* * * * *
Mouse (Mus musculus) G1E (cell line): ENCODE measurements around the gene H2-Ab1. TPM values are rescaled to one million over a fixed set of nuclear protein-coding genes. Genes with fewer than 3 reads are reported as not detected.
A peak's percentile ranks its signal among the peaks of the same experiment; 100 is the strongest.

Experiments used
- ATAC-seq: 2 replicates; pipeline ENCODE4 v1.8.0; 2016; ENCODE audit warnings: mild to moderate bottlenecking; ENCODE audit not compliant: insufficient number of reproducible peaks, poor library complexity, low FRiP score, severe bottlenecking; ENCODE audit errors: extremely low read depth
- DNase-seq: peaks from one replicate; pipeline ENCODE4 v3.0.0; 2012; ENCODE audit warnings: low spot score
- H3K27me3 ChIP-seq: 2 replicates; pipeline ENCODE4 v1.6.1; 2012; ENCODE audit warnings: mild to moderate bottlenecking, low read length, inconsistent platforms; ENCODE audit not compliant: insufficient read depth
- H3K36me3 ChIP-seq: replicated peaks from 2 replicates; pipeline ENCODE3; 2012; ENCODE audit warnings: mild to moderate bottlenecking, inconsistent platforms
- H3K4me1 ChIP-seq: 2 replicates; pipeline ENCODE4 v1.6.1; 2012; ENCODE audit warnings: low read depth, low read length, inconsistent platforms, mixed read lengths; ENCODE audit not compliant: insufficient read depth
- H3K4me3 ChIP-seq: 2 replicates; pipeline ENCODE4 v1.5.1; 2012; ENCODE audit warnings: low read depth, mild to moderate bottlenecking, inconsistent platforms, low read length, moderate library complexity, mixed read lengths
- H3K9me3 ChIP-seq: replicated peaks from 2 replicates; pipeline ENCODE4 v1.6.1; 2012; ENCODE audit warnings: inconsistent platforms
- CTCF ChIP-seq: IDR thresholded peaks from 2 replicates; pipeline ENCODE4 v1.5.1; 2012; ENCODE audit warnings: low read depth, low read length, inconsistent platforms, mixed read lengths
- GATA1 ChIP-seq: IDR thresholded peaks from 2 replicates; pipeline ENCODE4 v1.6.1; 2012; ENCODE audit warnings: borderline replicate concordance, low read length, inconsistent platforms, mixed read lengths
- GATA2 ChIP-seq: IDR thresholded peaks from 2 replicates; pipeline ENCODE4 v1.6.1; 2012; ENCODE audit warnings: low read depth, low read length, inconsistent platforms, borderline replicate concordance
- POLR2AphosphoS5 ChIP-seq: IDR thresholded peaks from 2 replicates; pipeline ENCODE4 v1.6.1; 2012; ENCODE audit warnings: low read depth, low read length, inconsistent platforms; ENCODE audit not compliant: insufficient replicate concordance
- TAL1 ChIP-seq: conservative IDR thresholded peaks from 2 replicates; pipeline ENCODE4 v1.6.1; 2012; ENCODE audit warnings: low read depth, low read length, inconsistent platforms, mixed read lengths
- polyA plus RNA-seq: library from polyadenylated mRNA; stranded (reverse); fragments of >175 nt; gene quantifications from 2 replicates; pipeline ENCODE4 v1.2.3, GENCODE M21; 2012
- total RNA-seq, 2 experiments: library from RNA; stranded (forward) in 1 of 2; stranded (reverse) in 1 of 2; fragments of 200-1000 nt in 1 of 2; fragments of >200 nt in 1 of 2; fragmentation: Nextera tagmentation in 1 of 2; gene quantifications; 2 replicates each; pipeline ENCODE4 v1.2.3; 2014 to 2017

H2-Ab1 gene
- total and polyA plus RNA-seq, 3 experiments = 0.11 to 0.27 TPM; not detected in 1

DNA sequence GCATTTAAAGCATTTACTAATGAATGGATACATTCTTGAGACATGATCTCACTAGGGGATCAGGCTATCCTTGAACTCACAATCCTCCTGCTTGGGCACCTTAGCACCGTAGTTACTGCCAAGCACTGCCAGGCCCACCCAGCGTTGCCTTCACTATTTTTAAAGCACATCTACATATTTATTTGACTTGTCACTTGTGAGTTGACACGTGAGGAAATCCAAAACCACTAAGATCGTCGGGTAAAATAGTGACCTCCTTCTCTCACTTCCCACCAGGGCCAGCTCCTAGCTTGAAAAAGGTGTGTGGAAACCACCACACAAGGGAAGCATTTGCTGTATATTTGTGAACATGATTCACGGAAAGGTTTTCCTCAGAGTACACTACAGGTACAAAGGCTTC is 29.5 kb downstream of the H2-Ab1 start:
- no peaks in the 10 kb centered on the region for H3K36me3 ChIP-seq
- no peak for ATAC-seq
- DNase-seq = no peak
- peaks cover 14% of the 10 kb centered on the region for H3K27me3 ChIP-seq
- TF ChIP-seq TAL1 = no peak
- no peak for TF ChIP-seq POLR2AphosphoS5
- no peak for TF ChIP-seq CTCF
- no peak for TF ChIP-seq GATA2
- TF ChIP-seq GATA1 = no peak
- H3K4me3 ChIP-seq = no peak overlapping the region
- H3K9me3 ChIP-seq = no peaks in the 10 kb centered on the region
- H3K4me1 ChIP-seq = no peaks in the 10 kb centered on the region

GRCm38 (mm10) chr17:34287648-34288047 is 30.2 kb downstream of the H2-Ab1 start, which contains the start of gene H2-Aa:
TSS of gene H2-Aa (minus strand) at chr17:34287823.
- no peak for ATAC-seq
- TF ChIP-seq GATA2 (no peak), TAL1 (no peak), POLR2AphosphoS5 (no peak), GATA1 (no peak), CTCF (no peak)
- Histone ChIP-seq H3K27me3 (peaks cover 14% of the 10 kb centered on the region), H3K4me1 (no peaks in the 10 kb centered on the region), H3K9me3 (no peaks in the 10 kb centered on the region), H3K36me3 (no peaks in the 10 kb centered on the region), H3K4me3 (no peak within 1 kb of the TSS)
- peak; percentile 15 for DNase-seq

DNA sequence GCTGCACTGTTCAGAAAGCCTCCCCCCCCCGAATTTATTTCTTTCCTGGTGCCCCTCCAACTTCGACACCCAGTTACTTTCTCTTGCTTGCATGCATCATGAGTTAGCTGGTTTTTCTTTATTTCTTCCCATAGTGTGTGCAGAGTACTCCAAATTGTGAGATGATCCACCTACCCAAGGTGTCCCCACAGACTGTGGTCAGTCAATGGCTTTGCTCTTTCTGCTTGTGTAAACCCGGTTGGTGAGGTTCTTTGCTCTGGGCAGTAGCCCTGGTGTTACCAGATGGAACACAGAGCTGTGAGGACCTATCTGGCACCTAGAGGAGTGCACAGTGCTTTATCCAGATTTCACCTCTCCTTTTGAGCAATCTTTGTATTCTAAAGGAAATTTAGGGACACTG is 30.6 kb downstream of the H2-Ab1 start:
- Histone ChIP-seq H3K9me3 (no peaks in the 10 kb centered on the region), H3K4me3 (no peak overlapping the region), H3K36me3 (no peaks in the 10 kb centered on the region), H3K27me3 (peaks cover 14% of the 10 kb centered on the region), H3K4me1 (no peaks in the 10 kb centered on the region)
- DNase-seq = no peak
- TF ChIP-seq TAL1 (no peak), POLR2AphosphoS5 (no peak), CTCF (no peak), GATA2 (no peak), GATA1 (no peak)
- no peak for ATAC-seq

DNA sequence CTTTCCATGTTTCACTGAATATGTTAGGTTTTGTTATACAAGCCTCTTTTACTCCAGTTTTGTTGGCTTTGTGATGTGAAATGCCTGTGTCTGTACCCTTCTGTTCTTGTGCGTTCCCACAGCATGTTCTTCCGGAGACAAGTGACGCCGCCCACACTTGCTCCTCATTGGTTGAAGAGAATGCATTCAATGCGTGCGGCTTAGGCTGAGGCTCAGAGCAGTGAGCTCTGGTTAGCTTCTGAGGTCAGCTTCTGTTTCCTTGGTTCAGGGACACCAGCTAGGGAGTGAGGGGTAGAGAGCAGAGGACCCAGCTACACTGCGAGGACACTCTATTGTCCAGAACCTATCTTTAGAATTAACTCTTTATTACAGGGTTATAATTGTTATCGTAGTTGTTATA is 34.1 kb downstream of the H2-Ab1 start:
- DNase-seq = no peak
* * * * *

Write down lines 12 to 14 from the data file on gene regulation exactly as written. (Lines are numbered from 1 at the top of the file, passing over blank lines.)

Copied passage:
- GATA1 ChIP-seq: IDR thresholded peaks from 2 replicates; pipeline ENCODE4 v1.6.1; 2012; ENCODE audit warnings: borderline replicate concordance, low read length, inconsistent platforms, mixed read lengths
- GATA2 ChIP-seq: IDR thresholded peaks from 2 replicates; pipeline ENCODE4 v1.6.1; 2012; ENCODE audit warnings: low read depth, low read length, inconsistent platforms, borderline replicate concordance
- POLR2AphosphoS5 ChIP-seq: IDR thresholded peaks from 2 replicates; pipeline ENCODE4 v1.6.1; 2012; ENCODE audit warnings: low read depth, low read length, inconsistent platforms; ENCODE audit not compliant: insufficient replicate concordance